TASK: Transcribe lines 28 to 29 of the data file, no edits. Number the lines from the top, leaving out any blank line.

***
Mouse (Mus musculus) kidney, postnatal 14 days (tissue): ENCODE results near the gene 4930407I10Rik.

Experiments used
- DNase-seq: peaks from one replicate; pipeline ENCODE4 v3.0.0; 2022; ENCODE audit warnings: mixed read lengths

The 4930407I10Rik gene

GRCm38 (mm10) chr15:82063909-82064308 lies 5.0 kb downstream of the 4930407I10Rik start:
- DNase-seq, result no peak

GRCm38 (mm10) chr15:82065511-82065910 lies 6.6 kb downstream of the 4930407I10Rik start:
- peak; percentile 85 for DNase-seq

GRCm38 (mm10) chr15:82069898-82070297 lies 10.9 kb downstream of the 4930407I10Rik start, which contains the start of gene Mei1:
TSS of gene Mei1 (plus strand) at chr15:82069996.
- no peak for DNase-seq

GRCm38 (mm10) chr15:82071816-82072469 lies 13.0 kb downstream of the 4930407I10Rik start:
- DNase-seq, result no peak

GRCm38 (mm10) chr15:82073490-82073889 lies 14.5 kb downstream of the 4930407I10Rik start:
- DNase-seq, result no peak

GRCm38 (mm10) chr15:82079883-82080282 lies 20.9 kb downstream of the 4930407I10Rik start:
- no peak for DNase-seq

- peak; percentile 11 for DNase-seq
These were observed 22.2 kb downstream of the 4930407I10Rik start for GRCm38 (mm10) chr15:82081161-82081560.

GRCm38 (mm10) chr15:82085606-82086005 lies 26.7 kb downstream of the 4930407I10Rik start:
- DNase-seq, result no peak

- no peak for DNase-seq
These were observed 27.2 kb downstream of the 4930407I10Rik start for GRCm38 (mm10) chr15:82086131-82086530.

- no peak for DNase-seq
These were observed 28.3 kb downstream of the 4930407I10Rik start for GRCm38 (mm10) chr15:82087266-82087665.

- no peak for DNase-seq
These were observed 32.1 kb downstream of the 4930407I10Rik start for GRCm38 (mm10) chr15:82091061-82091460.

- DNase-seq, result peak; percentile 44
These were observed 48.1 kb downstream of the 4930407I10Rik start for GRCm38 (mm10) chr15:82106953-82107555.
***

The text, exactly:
- DNase-seq, result peak; percentile 44
These were observed 48.1 kb downstream of the 4930407I10Rik start for GRCm38 (mm10) chr15:82106953-82107555.